Thoughts For Easter

From Saturday Morning prayer – the Ester Bonnet parade on Zoom before our rather solemn service with much prayer for those in our thoughts for various reasons. 

I am giving Zoom a miss next week as far as I can,  and will be walking the newest addition to the Seth household who is travelling down from Bristol today.

Apparently he is a bit of a handful…. but we are looking forward to the challenge and the delights of having a dog again. 

It may have influenced my choice of the Easter Picture further down the page! 🙂 

and on the dog theme here is Jac’s story on the diocesan website A story about Percy, God’s dog – Truro Diocese : Truro Diocese


“The Elephant in the Church” 

Clicking the title will take you to an interesting piece in The JC (The Jewish Chronicle) sent to me by an old friend from college days, Pauline, who worships at Hatch End Reformed Synagogue.  

For me, I do not think of the  condemning crowds before Pilate as being Jewish, I think of them as representing countless numbers of human-kind across the millennia who when faced with oppression and injustice can be manipulated by religious or political organisations.

When you look around our world today it is repeated over and over again with mobs, factions, rioters, violent extremists all looking to blame, to shame and often to maim. The resurrection  of Jesus gives us hope that somehow we can rise above, be something more forgiving, more loving and caring, more discerning about what we are told.  The general populace is swayed by the media that tells us what to think, the loud voices of the tabloid press, the stirring up of anger by the likes of Piers Morgan and by the well oiled machine of spin that is the stuff of Government. 

I feel rather sorry for Judas….. a man who took his own life realising that he had got it so badly wrong.  A zealot who was probably manipulated himself to think that what he was doing was for the best- I just don’t buy the “dishonest thief who stole from the common purse” picture, that is a Piers Morgan type catch-all simplification. How could anyone be around Jesus as a disciple with that intent? But I can believe that he thought that precipitating action by his hero would bring down the powerful oppressors. How deluded was he and how desperate he must have felt! 

From the Easter hope we need dialogue, understanding and above all the love of the risen Christ.  Not only between the world’s religions, between countries and continents but between ourselves. When  women are still not seen as equal to men, when we discriminate on the grounds of race, colour, creed and sexuality  and when we cause hurt to others because of our views, whether or not we have been manipulated into thinking them, we are not being loving.

Simply, the message from Jesus is to love everyone and that through the resurrection and the gifting of the Holy Spirit we do have the wherewithal to do it.  as the canticle from the Northumbrian Daily Office puts it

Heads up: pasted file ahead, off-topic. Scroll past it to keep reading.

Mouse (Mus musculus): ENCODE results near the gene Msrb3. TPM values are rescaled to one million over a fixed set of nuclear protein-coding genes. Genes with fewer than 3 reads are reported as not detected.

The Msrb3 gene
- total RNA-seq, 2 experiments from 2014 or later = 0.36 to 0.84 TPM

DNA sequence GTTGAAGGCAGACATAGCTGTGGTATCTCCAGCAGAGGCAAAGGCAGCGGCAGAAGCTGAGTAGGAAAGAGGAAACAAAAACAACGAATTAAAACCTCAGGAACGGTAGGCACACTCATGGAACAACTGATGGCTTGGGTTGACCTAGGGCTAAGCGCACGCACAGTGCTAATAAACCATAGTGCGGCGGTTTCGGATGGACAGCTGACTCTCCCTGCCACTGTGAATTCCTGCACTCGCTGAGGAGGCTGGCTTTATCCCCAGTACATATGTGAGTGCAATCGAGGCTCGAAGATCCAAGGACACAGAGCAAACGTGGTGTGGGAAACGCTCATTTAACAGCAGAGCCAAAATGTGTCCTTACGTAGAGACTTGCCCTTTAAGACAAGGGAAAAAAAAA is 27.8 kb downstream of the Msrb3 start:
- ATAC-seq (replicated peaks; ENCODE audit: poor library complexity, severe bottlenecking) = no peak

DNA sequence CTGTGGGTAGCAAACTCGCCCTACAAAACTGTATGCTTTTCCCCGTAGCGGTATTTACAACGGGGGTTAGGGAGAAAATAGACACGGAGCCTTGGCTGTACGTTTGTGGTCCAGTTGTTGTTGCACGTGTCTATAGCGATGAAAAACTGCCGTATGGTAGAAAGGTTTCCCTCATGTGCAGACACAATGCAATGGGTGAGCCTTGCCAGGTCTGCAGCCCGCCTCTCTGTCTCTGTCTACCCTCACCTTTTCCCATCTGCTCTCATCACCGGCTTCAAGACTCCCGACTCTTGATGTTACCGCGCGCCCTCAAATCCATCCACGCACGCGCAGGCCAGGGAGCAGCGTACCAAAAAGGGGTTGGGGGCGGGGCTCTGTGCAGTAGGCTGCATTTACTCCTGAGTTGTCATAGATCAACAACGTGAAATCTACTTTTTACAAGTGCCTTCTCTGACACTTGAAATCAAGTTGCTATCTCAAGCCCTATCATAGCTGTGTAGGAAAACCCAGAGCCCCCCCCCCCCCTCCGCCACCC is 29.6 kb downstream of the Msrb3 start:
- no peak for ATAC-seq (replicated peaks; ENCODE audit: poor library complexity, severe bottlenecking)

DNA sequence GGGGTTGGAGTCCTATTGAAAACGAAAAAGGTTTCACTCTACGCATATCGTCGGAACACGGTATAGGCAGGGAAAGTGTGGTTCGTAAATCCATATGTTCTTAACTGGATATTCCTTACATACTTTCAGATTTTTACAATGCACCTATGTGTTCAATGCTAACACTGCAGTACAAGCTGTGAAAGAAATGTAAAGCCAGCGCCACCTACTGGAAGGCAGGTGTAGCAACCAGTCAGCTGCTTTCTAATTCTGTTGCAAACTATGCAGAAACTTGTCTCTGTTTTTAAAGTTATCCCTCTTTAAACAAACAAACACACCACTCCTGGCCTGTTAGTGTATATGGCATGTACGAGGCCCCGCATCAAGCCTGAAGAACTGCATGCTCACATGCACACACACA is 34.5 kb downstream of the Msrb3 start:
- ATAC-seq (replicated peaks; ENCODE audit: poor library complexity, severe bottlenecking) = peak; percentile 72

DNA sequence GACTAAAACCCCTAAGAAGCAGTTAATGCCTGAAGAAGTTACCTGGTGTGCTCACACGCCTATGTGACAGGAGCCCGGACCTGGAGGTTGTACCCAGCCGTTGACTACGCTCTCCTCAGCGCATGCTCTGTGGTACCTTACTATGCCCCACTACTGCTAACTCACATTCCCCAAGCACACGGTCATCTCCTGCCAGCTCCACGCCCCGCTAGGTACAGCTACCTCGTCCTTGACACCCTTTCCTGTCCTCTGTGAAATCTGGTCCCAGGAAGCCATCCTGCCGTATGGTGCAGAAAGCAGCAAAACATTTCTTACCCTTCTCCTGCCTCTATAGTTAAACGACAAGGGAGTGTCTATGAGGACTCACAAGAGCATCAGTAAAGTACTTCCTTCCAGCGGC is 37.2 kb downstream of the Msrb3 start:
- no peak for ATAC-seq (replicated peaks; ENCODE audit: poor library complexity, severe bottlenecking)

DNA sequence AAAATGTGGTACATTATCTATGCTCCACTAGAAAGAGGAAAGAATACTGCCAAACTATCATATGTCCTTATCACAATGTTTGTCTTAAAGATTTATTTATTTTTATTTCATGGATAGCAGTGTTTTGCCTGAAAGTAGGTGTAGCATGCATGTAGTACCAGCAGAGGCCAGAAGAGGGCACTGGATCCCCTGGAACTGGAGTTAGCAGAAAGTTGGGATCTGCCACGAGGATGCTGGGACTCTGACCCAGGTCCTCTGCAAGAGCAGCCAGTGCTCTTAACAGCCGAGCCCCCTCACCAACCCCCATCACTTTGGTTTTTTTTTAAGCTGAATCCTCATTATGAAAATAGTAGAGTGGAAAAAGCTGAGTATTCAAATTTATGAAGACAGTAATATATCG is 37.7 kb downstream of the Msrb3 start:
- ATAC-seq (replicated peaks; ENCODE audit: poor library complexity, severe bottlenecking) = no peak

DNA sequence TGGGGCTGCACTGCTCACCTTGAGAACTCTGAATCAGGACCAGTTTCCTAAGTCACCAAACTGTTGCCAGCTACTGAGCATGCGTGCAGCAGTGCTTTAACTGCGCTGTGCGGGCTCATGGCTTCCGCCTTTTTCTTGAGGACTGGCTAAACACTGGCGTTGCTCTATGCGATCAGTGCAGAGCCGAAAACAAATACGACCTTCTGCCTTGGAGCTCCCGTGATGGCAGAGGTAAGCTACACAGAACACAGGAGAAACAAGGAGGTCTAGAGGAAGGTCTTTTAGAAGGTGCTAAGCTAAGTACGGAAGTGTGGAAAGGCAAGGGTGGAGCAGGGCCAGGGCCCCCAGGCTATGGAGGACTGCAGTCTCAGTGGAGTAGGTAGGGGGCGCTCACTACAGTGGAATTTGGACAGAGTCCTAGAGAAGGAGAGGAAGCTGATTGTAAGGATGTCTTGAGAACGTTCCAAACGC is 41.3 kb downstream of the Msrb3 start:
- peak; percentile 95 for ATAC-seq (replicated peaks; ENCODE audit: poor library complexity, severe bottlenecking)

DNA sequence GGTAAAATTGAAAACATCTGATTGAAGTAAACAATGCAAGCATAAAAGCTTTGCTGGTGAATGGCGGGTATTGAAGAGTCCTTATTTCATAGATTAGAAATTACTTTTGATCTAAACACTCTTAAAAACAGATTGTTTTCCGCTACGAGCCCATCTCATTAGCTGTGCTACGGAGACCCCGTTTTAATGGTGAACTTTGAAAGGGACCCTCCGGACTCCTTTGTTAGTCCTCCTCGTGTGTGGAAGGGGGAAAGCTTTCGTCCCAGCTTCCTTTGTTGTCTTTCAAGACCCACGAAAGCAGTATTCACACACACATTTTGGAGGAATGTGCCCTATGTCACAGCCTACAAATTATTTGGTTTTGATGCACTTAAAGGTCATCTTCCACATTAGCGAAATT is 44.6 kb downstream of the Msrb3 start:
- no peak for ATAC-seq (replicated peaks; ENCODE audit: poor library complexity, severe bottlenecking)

Christ, as a light
illumine and guide me.
Christ, as a shield
overshadow me.
Christ under me;
Christ over me;
Christ beside me
on my left and my right.
This day be within and without me,
lowly and meek, yet all-powerful.
Be in the heart of each to whom I speak;
in the mouth of each who speaks unto me.
This day be within and without me,
lowly and meek, yet all-powerful.
Christ as a light;
Christ as a shield;
Christ beside me
on my left and my right.

Happy Easter One and All.


One of my favourite Ester images from Craig Aitcheson

Contact – some thoughts from Sandie Massie, a Reader from the Lizard Peninsula 

It’s hard to believe that Easter has arrived again, yet so much has happened to each one of us over the last year. We have had to find a new way of living and being, which has caused us to miss one of the most precious gifts; that of human contact. Yet isn’t this what Easter is really about? Certainly not about chocolate eggs and fluffy bunny rabbits, or indeed ancient rituals of worship – traditions that did not exist in Jesus’ earthly ministry. Why did Jesus become God Incarnate, God in the flesh, in human form? To be the living sacrifice given once for all for the forgiveness of sins? Yes, most certainly; but Christ also came to make contact with humankind. During his earthly ministry, Jesus touched people – literally. He touched the eyes of the blind and covered the ears of the deaf. He breathed on the dead to bring them back to life. He laid hands on the sick and the lame to restore normal function. He made contact with people. 


In particular during Passiontide, Jesus washed his disciples’ feet and held out bread and wine to them at the Last Supper.  He touched and healed the ear of the soldier wounded by Peter at Gethsemane. He locked eyes with his mother and with John, the disciple he loved, as he hung on the Cross, committing them to one others’ care. Contact – even reaching out to the men hanging beside him at Calvary. And then he was gone; taken down from the Cross and laid in a tomb. He was out of reach, out of touch, out of contact. 


Then came the miracle of miracles- Jesus’ resurrection from the dead as good triumphed over evil. And what was the first thing the risen son of God did? He made contact with Mary Magdalene and some of the disciples. Later he invited the doubting Thomas to place his hand in Jesus’ wounded side. He shared a meal of fish with his disciples on the beach. 


Later he ascended into heaven to be with his Father. But Jesus kept in contact with humankind. The Holy Spirit came and touched Jesus’ followers; and it’s the same today. That same Holy Spirit is here with us to keep us in contact with our Saviour and our Father. 


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